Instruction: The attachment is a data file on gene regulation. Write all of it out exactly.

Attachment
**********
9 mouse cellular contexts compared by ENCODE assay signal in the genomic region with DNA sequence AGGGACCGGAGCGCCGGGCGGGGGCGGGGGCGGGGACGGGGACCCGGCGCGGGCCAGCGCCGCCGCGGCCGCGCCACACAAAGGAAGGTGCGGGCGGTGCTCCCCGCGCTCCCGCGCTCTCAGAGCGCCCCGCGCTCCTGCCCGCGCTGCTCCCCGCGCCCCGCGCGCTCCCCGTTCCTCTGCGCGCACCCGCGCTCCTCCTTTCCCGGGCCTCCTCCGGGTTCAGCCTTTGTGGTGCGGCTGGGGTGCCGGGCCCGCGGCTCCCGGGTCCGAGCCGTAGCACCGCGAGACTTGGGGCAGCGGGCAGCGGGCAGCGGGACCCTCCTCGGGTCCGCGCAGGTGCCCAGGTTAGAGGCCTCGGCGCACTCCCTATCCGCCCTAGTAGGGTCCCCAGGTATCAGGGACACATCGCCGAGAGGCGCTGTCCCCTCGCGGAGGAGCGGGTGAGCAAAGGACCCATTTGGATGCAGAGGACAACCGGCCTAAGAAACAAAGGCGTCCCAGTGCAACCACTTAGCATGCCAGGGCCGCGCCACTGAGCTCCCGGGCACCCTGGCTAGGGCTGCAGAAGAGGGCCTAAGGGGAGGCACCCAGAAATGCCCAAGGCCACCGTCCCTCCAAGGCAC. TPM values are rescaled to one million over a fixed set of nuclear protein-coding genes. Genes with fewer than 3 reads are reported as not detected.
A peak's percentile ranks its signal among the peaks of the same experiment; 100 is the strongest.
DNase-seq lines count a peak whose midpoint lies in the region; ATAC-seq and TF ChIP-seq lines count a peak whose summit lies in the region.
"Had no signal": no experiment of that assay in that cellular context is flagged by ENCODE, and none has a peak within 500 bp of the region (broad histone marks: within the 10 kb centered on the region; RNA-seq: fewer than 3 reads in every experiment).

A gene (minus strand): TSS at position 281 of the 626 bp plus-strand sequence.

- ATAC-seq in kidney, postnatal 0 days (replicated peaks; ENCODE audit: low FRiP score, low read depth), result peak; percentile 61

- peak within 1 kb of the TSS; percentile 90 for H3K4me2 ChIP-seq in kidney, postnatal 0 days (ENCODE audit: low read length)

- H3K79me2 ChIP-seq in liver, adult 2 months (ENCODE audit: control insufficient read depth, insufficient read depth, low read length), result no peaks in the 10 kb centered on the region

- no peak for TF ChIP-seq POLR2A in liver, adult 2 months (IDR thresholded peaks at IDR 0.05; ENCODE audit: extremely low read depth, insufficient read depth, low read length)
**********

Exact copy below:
9 mouse cellular contexts compared by ENCODE assay signal in the genomic region with DNA sequence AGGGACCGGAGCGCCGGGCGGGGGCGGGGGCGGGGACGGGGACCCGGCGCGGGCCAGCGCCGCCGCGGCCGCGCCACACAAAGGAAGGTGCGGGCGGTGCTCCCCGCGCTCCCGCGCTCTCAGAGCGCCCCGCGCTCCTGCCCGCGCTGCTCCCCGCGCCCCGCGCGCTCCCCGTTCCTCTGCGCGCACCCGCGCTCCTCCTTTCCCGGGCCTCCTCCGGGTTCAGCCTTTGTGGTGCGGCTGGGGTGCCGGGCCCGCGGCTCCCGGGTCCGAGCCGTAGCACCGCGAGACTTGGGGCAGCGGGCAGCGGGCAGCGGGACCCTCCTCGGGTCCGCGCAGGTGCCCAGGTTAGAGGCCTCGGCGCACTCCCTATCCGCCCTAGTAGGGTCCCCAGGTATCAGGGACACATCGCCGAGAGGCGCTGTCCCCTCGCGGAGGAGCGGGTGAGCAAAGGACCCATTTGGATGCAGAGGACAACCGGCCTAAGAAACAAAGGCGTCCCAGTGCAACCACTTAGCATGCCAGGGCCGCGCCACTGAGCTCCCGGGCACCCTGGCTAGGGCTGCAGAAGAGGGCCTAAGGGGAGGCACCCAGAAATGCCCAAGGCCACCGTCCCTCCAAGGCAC. TPM values are rescaled to one million over a fixed set of nuclear protein-coding genes. Genes with fewer than 3 reads are reported as not detected.
A peak's percentile ranks its signal among the peaks of the same experiment; 100 is the strongest.
DNase-seq lines count a peak whose midpoint lies in the region; ATAC-seq and TF ChIP-seq lines count a peak whose summit lies in the region.
"Had no signal": no experiment of that assay in that cellular context is flagged by ENCODE, and none has a peak within 500 bp of the region (broad histone marks: within the 10 kb centered on the region; RNA-seq: fewer than 3 reads in every experiment).

A gene (minus strand): TSS at position 281 of the 626 bp plus-strand sequence.

- ATAC-seq in kidney, postnatal 0 days (replicated peaks; ENCODE audit: low FRiP score, low read depth), result peak; percentile 61

- peak within 1 kb of the TSS; percentile 90 for H3K4me2 ChIP-seq in kidney, postnatal 0 days (ENCODE audit: low read length)

- H3K79me2 ChIP-seq in liver, adult 2 months (ENCODE audit: control insufficient read depth, insufficient read depth, low read length), result no peaks in the 10 kb centered on the region

- no peak for TF ChIP-seq POLR2A in liver, adult 2 months (IDR thresholded peaks at IDR 0.05; ENCODE audit: extremely low read depth, insufficient read depth, low read length)